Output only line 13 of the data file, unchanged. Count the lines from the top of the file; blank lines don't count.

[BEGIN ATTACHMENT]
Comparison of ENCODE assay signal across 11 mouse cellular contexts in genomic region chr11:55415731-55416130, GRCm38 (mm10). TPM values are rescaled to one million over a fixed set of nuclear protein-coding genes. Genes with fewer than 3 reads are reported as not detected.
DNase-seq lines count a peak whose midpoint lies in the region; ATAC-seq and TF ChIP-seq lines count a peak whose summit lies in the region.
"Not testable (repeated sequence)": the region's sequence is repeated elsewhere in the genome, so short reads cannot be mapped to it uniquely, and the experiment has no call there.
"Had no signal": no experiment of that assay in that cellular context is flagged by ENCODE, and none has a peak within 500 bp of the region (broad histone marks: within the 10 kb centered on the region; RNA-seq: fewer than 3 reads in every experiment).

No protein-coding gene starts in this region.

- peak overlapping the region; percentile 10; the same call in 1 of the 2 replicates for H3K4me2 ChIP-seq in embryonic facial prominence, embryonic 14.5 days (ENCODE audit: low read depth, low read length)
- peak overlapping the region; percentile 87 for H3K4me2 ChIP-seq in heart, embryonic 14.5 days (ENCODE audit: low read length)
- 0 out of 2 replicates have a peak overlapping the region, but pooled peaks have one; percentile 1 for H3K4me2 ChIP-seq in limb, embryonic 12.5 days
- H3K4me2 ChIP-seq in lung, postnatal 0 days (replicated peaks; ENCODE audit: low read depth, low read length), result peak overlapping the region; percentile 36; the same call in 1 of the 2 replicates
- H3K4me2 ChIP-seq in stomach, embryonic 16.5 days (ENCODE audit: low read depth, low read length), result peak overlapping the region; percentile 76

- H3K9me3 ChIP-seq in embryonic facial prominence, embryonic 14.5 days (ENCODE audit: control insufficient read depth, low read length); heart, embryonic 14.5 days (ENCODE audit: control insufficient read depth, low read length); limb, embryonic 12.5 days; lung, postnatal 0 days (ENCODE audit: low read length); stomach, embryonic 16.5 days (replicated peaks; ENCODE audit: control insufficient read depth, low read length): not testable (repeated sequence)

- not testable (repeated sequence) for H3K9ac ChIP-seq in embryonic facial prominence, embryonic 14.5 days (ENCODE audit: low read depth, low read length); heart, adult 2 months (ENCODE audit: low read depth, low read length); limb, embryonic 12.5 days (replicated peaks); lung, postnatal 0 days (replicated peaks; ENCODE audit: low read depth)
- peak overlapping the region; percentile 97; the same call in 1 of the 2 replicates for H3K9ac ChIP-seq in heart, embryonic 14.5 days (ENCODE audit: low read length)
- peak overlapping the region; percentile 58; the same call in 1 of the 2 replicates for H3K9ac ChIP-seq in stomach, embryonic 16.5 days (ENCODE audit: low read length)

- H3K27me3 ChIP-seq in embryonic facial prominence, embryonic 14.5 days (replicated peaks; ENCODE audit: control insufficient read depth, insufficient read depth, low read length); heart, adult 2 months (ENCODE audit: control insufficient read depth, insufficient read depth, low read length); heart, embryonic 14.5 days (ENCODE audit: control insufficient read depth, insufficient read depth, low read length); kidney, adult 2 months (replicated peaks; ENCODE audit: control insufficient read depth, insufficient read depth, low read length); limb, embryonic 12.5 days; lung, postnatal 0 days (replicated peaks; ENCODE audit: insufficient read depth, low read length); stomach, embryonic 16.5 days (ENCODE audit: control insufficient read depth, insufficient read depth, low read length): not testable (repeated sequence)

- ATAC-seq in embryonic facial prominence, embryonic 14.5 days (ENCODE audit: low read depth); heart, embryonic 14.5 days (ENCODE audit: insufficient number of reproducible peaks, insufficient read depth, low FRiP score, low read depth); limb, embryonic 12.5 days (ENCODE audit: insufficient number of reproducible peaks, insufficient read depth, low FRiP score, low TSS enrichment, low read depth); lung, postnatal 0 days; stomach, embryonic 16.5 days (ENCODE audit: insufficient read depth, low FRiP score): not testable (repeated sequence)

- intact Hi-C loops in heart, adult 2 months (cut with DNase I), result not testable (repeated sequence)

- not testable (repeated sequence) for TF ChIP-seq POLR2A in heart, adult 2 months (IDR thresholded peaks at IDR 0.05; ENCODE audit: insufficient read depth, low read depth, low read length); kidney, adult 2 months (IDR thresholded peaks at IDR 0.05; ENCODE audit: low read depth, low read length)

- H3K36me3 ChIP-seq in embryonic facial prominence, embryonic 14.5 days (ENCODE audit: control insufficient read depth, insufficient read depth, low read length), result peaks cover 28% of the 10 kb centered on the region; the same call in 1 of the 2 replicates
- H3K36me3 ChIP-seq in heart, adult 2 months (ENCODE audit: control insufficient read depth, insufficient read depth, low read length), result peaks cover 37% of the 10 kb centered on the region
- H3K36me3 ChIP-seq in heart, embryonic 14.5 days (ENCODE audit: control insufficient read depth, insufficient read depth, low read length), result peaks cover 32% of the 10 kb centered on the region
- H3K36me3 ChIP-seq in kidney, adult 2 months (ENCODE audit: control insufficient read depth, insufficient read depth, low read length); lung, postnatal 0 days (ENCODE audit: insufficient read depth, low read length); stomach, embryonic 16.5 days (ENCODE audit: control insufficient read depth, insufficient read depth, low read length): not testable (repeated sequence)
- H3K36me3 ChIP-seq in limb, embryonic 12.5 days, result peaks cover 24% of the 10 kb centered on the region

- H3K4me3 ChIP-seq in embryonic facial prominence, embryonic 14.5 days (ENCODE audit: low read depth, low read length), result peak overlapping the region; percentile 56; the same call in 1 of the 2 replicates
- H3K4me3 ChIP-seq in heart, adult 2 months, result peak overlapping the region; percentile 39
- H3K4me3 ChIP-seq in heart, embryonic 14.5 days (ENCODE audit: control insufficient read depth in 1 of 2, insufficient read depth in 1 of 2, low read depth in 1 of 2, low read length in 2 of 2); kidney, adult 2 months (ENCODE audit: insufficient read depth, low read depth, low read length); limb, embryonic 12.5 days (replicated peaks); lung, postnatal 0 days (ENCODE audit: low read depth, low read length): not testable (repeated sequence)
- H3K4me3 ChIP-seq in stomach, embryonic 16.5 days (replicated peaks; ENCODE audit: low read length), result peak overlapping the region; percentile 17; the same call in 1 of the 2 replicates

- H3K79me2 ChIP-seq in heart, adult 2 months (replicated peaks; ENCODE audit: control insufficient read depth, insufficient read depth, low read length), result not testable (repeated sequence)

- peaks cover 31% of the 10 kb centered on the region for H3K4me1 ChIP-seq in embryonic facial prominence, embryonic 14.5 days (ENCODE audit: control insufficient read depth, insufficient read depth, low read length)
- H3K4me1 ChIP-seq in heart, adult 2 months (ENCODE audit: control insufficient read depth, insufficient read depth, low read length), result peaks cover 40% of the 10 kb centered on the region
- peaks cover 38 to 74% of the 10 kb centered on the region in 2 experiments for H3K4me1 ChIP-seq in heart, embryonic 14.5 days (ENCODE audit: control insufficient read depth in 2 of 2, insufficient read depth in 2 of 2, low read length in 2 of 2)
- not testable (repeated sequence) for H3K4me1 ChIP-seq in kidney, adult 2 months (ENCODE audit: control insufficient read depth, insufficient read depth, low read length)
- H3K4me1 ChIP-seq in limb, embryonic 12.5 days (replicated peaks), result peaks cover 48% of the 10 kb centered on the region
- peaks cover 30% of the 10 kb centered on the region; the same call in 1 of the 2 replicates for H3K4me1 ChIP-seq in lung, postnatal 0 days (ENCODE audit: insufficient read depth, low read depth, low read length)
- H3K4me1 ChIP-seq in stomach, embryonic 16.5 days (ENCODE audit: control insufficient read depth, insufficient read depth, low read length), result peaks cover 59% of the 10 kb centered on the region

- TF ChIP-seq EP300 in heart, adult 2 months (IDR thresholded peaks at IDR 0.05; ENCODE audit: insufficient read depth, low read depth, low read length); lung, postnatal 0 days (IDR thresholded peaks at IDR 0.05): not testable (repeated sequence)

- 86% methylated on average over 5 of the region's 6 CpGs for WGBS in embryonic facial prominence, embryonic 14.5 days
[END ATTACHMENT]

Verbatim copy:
- peak overlapping the region; percentile 97; the same call in 1 of the 2 replicates for H3K9ac ChIP-seq in heart, embryonic 14.5 days (ENCODE audit: low read length)